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Denton frack ban challenged in Texas court

Supporters of ban said ballot measure was sufficiently "lawyered."

By
Daniel J. Graeber

AUSTIN, Texas, Nov. 6 (UPI) -- The Texas Oil and Gas Association said it filed a case against the city of Denton after voters backed an initiative to ban hydraulic fracturing.

Denton voters passed a special measure on the midterm ballot that prohibits hydraulic fracturing within city limits. It's one of the first such local measures in the country to get voter approval.

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Denton sits on top the Barnett shale play in Texas, which at the end of 2013 was in the top tier in terms of production from shale basins in the United States.

Thomas Phillips, former chief justice of the Texas Supreme Court and now a lawyer representing the Texas Oil and Gas Association, said a suit was filed in Denton County district court against the measure.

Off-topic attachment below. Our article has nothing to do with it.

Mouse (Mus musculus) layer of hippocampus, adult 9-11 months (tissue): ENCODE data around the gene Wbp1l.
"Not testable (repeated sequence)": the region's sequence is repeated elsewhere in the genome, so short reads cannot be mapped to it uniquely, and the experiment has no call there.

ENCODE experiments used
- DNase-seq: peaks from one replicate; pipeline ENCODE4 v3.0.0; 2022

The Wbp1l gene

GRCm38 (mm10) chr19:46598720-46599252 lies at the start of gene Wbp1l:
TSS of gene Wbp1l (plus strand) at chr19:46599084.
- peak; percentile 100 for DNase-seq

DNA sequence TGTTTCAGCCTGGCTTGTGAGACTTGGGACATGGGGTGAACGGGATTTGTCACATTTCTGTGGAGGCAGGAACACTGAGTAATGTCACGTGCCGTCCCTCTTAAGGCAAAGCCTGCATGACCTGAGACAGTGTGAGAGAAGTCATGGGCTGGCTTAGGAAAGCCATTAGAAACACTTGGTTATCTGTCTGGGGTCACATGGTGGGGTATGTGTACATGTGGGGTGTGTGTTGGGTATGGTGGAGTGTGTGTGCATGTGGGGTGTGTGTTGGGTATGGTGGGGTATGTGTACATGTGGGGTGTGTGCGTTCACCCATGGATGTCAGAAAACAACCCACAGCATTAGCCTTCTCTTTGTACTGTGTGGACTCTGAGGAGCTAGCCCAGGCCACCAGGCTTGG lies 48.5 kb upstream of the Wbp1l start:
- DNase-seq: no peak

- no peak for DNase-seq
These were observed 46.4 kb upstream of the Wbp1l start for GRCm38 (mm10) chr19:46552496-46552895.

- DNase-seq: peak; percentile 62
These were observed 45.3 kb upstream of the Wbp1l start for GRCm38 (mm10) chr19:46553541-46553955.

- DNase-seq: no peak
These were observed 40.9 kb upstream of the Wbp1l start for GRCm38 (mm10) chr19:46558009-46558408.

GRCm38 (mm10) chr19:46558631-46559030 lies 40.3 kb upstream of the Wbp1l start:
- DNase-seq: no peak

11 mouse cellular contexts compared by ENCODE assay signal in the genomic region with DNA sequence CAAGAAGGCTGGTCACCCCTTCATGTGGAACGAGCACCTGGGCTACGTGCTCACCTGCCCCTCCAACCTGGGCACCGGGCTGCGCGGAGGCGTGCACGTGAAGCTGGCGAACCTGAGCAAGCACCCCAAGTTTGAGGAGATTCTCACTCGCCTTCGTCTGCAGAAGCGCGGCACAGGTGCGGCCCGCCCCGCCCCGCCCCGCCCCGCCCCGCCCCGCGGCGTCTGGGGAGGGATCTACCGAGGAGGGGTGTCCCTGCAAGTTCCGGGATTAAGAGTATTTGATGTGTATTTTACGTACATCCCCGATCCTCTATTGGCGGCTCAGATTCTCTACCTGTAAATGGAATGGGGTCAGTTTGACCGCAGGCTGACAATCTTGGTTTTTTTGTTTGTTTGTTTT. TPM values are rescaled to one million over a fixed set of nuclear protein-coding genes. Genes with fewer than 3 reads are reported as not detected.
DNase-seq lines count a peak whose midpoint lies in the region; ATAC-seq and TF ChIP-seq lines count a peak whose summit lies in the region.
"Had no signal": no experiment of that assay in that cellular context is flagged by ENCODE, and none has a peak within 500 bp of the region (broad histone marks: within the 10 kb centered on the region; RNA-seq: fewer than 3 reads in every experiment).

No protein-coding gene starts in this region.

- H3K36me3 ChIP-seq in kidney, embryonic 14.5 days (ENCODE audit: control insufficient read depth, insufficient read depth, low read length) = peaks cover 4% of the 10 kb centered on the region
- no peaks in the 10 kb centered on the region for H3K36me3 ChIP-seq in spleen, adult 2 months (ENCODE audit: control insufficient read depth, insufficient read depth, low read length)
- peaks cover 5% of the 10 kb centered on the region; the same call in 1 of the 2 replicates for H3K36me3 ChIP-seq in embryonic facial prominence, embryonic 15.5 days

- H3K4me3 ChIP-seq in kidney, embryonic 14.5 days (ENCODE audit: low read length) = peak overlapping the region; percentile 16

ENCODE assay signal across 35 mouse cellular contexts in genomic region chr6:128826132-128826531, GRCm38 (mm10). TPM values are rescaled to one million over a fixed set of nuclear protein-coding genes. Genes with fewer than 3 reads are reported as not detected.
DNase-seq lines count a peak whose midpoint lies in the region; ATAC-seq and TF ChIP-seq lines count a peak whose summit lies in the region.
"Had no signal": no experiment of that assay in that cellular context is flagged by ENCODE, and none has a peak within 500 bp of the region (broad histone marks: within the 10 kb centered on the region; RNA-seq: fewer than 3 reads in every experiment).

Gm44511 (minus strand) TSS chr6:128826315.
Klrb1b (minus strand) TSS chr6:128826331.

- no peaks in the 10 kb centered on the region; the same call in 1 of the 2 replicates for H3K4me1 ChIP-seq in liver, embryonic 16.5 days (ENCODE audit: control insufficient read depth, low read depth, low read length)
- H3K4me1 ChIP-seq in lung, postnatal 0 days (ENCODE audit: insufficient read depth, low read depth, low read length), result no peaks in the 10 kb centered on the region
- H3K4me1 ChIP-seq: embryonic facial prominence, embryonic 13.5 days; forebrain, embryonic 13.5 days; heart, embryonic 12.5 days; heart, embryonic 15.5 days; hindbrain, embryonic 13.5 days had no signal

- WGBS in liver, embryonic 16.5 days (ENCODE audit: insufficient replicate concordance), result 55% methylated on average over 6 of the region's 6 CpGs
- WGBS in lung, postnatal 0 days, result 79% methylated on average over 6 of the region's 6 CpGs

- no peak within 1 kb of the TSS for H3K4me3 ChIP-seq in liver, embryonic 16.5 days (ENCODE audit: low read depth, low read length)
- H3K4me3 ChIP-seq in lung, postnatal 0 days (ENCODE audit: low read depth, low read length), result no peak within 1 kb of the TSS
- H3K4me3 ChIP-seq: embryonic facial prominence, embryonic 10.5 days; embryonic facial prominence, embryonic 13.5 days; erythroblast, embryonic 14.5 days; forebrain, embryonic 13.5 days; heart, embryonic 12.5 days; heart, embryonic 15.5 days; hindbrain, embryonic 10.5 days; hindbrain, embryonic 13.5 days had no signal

"The association does not believe that they may enact ordinances that outlaw conduct, like hydraulic fracturing, that has been approved and regulated by state agencies such as the Texas Railroad Commission [the state's energy regulator] or the Texas Commission on Environmental Quality," he said in a statement Wednesday.

When the issue was approved for the November ballot, Denton Mayor Chris Watts said the city was frustrated by a legacy of hydraulic fracturing in the area.

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There are more than 250 active gas wells in a city with just over 120,000 residents.

Supporters of hydraulic fracturing say it's a source of economic stimulus and energy security. Energy prices are at historic lows in part because of the gains from shale plays like Barnett.

Cathy McMullen, president of Frack Free Denton, said hydraulic fracturing poses a long-term threat to resident's well being.

"We lawyered this ban every which way before launching this effort," she said in a statement. "And we consulted legal precedents for Texas home rule cities like Denton. And we're confident it will stand up."

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